The addition of D10 (5%), epinephrine, or sterile water significantly altered the pH of 2% 2-CP (P < 0.0001)(Fig. 3). Except for plain 2-CP and 2-CP in 1.1% dextrose, and because of the very small standard deviation of all solutions, the differences in pH among all other solutions are statistically significant (P < 0.0001). However, compared with the large change in pH after the addition of the first 0.25 mL NaHCO3, these differences are relatively minor. No precipitation was observed for any of the solutions in the immediate mixing time nor was any seen after a prolonged time period (>24 h).
The primary finding of this investigation is that dextrose-free 2-CP solutions are hyperbaric relative to CSF at 37°C. Therefore, plain 2% and 3% 2-CP become quite useful as hyperbaric intrathecal anesthetics and thus eliminated the need to add dextrose to increase baricity. This relationship is not affected by the addition of either epinephrine or 8.4% sodium bicarbonate. The density of dextrose-free lidocaine is consistent with earlier reports by Horlocker and Wedel (12), and Richardson and Wissler (11). Depending on the definition of hypobaricity, lidocaine is categorized as either hypobaric or isobaric. As hyperbaric solutions are clinically used most in the US, commercially prepared spinal anesthetic solutions are packaged in combination with dextrose. Based on the above findings, our recommendation regarding the use of 2-CP in the setting of a spinal anesthetic is to administer it plain, without the addition of any dextrose.
The density of an anesthetic solution is an important determinant of its spread in the CSF. The baricity of an intrathecal drug is largely responsible for the spread of a sensory block. Baricity is defined as the ratio between the density of the local anesthetic solution and the density of CSF at 37°C. Hyperbaric is a ratio more than 1.0, and hypobaric is a ratio less than 1.0. We use the CSF density range of 1.00028 to 1.00100 g/mL (10), defining the limits in most populations of hypo- and hyperbaricity, respectively. Because there is variation in CSF density among patients, three standard deviations below the mean has been historically used as the upper limit of hypobaricity. Yet the lower limit of hyperbaricity has not been defined. By applying the use of three standard deviations above the mean CSF density, we defined the lower limit of hyperbaricity as 1.00100 g/mL.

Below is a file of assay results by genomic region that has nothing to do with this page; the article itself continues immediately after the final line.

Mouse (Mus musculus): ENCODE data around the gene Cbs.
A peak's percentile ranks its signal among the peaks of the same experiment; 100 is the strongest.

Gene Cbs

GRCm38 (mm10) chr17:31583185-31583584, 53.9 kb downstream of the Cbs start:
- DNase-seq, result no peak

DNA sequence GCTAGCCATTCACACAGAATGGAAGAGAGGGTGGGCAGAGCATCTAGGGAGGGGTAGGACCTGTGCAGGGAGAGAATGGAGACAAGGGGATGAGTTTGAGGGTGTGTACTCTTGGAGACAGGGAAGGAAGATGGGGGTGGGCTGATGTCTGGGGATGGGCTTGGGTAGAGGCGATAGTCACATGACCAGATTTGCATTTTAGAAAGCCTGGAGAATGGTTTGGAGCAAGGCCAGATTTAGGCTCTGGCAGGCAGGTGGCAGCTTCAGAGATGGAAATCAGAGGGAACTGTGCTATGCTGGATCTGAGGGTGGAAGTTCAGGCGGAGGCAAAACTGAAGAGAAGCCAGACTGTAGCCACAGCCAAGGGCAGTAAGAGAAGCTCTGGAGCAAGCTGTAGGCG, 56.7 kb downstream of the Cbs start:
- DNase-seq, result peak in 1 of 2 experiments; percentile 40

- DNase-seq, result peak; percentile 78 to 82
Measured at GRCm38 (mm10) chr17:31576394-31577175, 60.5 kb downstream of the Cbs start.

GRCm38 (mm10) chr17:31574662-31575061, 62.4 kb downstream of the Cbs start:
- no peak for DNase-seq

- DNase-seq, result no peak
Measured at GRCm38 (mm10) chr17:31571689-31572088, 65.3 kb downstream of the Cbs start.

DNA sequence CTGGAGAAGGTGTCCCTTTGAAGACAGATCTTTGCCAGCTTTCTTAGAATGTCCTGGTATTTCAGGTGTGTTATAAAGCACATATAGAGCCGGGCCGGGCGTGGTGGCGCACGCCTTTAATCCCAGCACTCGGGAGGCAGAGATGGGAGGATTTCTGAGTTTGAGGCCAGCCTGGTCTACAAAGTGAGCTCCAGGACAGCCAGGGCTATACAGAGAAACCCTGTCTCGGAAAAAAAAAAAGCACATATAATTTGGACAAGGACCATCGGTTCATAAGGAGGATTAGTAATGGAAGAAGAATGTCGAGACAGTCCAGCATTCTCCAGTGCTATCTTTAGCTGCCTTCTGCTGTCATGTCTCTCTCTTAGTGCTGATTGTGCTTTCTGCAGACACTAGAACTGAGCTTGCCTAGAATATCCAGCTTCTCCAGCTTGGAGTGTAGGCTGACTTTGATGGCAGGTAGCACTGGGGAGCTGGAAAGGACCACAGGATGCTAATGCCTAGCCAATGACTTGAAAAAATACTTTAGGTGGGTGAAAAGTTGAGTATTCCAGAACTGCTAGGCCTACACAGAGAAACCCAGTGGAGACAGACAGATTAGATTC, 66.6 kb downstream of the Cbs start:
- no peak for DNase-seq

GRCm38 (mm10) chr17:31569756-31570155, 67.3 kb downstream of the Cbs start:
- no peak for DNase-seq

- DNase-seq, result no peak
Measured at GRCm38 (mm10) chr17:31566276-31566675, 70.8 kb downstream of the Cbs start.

Richardson and Wissler (10) found that postmenopausal women (8 patients) have more variability in their CSF density (1.00070 ± 0.00018 g/mL). The upper limit of the CSF density may be as much as 1.00124 g/mL in a few patients (mean + 3 sd). Therefore, it is possible that the baricity of 2% 2-CP may be isobaric in a few patients, namely postmenopausal women, whose CSF density occurs in the outlier range.
Typically, dextrose is the easiest method to increase the density of an anesthetic solution and is necessary to achieve a hyperbaric solution, as most local anesthetics are hypobaric relative to CSF in plain concentrations (11,12). However, adding too much dextrose can decrease the reliability of a block. It has been shown that 0.8% glucose with bupivacaine (density, 1.0045 at 23°C) produced a more consistent block height than 8% glucose added to bupivacaine (density, 1.0203 at 23°C) (13). With similar relative density results in our study, it can be expected that 1.1% dextrose is more than adequate to increase the density compared with 5% dextrose and might produce a more reliable block height when used clinically. Although hyperbaric solutions are used for the majority of spinal anesthetics in the US, isobaric and hypobaric solutions remain useful for selected clinical situations. An easy 1:1 dilution of water with 2-CP produces a hypobaric solution as demonstrated in this study.